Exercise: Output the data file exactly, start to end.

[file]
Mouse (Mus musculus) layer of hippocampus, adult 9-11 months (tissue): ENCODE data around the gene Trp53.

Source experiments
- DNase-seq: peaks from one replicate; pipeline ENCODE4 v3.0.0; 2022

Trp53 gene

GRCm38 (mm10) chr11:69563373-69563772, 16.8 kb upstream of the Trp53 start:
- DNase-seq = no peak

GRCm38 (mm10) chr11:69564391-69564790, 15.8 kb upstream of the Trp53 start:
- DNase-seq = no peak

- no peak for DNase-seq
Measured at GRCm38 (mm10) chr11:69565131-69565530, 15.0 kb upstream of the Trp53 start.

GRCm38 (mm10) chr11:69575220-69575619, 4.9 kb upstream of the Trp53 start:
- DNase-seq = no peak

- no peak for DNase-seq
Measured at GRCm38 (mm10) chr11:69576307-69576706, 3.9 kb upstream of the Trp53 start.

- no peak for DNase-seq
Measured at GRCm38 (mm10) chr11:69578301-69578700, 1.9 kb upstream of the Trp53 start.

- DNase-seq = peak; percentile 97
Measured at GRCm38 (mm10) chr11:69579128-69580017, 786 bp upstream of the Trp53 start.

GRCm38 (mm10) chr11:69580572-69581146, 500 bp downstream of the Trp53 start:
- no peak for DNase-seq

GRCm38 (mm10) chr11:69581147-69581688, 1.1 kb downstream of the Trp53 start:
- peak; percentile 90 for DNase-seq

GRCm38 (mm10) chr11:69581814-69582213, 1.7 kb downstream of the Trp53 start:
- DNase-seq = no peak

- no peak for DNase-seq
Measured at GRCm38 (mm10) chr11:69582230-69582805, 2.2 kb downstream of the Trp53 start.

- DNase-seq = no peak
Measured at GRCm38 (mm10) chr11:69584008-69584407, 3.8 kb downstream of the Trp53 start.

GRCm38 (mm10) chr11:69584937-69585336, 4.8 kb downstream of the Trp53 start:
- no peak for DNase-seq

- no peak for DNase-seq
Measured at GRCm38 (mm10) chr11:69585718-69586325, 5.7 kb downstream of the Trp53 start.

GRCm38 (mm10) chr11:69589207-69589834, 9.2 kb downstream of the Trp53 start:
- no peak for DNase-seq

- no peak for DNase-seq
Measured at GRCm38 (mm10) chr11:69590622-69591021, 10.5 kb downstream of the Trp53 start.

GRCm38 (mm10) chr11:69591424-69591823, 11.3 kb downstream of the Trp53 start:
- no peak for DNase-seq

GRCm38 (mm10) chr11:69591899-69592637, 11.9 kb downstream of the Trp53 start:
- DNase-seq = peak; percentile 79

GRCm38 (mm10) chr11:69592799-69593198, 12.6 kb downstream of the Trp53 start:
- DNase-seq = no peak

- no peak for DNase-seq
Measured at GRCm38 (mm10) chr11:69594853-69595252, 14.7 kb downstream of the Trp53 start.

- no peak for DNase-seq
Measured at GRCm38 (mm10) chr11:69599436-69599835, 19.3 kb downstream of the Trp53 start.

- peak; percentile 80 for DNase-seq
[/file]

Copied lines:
Mouse (Mus musculus) layer of hippocampus, adult 9-11 months (tissue): ENCODE data around the gene Trp53.

Source experiments
- DNase-seq: peaks from one replicate; pipeline ENCODE4 v3.0.0; 2022

Trp53 gene

GRCm38 (mm10) chr11:69563373-69563772, 16.8 kb upstream of the Trp53 start:
- DNase-seq = no peak

GRCm38 (mm10) chr11:69564391-69564790, 15.8 kb upstream of the Trp53 start:
- DNase-seq = no peak

- no peak for DNase-seq
Measured at GRCm38 (mm10) chr11:69565131-69565530, 15.0 kb upstream of the Trp53 start.

GRCm38 (mm10) chr11:69575220-69575619, 4.9 kb upstream of the Trp53 start:
- DNase-seq = no peak

- no peak for DNase-seq
Measured at GRCm38 (mm10) chr11:69576307-69576706, 3.9 kb upstream of the Trp53 start.

- no peak for DNase-seq
Measured at GRCm38 (mm10) chr11:69578301-69578700, 1.9 kb upstream of the Trp53 start.

- DNase-seq = peak; percentile 97
Measured at GRCm38 (mm10) chr11:69579128-69580017, 786 bp upstream of the Trp53 start.

GRCm38 (mm10) chr11:69580572-69581146, 500 bp downstream of the Trp53 start:
- no peak for DNase-seq

GRCm38 (mm10) chr11:69581147-69581688, 1.1 kb downstream of the Trp53 start:
- peak; percentile 90 for DNase-seq

GRCm38 (mm10) chr11:69581814-69582213, 1.7 kb downstream of the Trp53 start:
- DNase-seq = no peak

- no peak for DNase-seq
Measured at GRCm38 (mm10) chr11:69582230-69582805, 2.2 kb downstream of the Trp53 start.

- DNase-seq = no peak
Measured at GRCm38 (mm10) chr11:69584008-69584407, 3.8 kb downstream of the Trp53 start.

GRCm38 (mm10) chr11:69584937-69585336, 4.8 kb downstream of the Trp53 start:
- no peak for DNase-seq

- no peak for DNase-seq
Measured at GRCm38 (mm10) chr11:69585718-69586325, 5.7 kb downstream of the Trp53 start.

GRCm38 (mm10) chr11:69589207-69589834, 9.2 kb downstream of the Trp53 start:
- no peak for DNase-seq

- no peak for DNase-seq
Measured at GRCm38 (mm10) chr11:69590622-69591021, 10.5 kb downstream of the Trp53 start.

GRCm38 (mm10) chr11:69591424-69591823, 11.3 kb downstream of the Trp53 start:
- no peak for DNase-seq

GRCm38 (mm10) chr11:69591899-69592637, 11.9 kb downstream of the Trp53 start:
- DNase-seq = peak; percentile 79

GRCm38 (mm10) chr11:69592799-69593198, 12.6 kb downstream of the Trp53 start:
- DNase-seq = no peak

- no peak for DNase-seq
Measured at GRCm38 (mm10) chr11:69594853-69595252, 14.7 kb downstream of the Trp53 start.

- no peak for DNase-seq
Measured at GRCm38 (mm10) chr11:69599436-69599835, 19.3 kb downstream of the Trp53 start.

- peak; percentile 80 for DNase-seq